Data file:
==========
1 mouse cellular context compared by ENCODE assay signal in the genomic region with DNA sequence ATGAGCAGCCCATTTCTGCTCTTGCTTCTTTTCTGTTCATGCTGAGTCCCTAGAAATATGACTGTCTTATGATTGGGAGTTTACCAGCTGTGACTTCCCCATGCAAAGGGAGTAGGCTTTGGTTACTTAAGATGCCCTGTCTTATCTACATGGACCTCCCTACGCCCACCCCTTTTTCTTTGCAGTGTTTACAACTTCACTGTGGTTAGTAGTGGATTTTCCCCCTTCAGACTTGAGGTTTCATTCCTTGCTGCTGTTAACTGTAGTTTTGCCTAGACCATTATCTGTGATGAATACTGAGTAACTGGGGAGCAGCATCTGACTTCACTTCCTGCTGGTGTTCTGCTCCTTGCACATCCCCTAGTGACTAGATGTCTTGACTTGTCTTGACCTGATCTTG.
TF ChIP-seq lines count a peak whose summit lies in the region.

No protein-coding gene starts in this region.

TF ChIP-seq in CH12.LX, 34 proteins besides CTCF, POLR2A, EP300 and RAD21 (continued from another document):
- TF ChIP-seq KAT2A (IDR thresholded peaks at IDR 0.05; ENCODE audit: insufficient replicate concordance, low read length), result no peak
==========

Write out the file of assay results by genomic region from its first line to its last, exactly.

1 mouse cellular context compared by ENCODE assay signal in the genomic region with DNA sequence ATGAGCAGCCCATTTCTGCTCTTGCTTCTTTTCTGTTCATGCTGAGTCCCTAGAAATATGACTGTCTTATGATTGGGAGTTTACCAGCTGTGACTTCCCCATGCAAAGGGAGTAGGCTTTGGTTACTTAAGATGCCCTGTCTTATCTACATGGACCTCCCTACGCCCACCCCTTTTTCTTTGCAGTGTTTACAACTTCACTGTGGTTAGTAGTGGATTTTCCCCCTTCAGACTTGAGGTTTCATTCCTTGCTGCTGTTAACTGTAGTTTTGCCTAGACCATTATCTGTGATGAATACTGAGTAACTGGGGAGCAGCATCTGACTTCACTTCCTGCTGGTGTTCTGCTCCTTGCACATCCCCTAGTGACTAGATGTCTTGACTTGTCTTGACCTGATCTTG.
TF ChIP-seq lines count a peak whose summit lies in the region.

No protein-coding gene starts in this region.

TF ChIP-seq in CH12.LX, 34 proteins besides CTCF, POLR2A, EP300 and RAD21 (continued from another document):
- TF ChIP-seq KAT2A (IDR thresholded peaks at IDR 0.05; ENCODE audit: insufficient replicate concordance, low read length), result no peak